Mastering the Market: Advanced Futures Trading Techniques

3 minutes, 13 seconds Read

Futures trading is a high-stakes game where fortunes are made and lost by the tick of a clock. For those who have already dipped their toes into the futures market and emerged with a taste for more, there’s a world beyond basic strategies and tactics. It’s a domain where sophisticated techniques come into play, employing a combination of art and science alongside an intimate understanding of market dynamics. Here, we’ll explore some of the advanced trading methods that can give you a considerable edge in the unforgiving world of futures trading review.

Spread Trading

At its core, spread trading is the art of playing the difference between two prices. It involves taking simultaneous long and short positions in related instruments, aiming to profit from changes in the relative prices that those positions reflect. This strategy minimizes risk due to changing market conditions — it can be thought of as hedging with a profit motive by your side. Calendar spreads, inter-market spreads, and commodity spreads are just a few spread trading methods that advanced traders leverage.

Calendar Spreads

Also known as time or horizontal spreads, calendar spreads involve buying and selling futures contracts with the same index, but different expiration dates. This technique hones in on contrasting scenarios where the near-term contract might be priced lower or higher than its long-term counterpart, aiming to profit as the two converge or diverge. Traders can play seasonality, anticipated market trends, or economic events that fall within or outside the time frame of their selected contracts.

Inter-Market Spreads

These spreads are transactions undertaken between correlated assets in different markets. A classic example is the gold-silver spread, with the relationship often influenced by interest rates and inflation. Traders can take advantage of misalignments in the spread by buying one asset in one market and selling the other asset in another market when the spread is wider or narrower than historical averages or fundamental analysis suggest it should be.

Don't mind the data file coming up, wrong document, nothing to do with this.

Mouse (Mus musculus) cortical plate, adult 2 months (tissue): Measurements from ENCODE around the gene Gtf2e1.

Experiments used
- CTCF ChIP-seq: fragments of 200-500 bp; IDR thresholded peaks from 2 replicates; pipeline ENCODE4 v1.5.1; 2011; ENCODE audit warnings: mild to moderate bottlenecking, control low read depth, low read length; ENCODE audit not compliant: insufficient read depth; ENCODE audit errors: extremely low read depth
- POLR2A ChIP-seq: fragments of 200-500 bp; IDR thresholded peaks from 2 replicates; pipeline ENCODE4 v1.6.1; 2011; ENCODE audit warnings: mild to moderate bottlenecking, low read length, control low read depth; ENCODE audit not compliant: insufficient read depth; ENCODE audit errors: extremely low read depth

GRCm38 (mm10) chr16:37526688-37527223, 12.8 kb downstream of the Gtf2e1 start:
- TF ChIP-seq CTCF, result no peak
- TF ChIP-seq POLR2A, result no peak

Options on Futures

Option trading carries a level of complexity that can be daunting, but when handled well, it can offer a palate of strategies not available to simple future contracts. Options on futures extend the horizon of futures trading by offering more flexible ways to manage risk, speculate, or increase profit potential.

Straddles and Strangles

These strategies involve buying a call and a put on the same underlying futures contract. In the case of straddles, they have the same strike price and expiration date. With strangles, the options have the same expiration date but different strike prices. These strategies profit from significant future price volatility without any preference in the direction of that price change.

Technical Analysis

While basic technical indicators like moving averages and MACD are useful, advanced traders often layer several indicators to form a more comprehensive view of market trends and potential signals. This may include more sophisticated indicators like Bollinger Bands, Relative Strength Index (RSI), or On-Balance Volume (OBV). They also account for market sentiment and sound chart pattern recognition to empower their trading decisions.

Chart Patterns and Candlestick Analysis

Chart patterns, such as head and shoulders, flags, triangles, and cup and handles, often signal potential price movements to the aware observer. Advanced traders interpret them within the context of volume and time, and combine them with candlestick analysis, which provides insight into the psychological battle between buyers and sellers at critical price levels.


Advanced futures trading techniques require a formidable skill set and a relentless commitment to analyzing, learning, and evolving. They also demand a degree of finesse and a healthy respect for market uncertainty. Before plunging into these advanced methods, it’s crucial to approach them with caution. Paper trading or using a simulator can be a wise move to test strategies and understand their real-world implications. Remember, the best traders are not unyielding, but those who constantly adapt while sticking to their principles.


David Cohen

Rachel Cohen: Rachel is a sustainability consultant who blogs about corporate social responsibility and sustainable business practices.

Similar Posts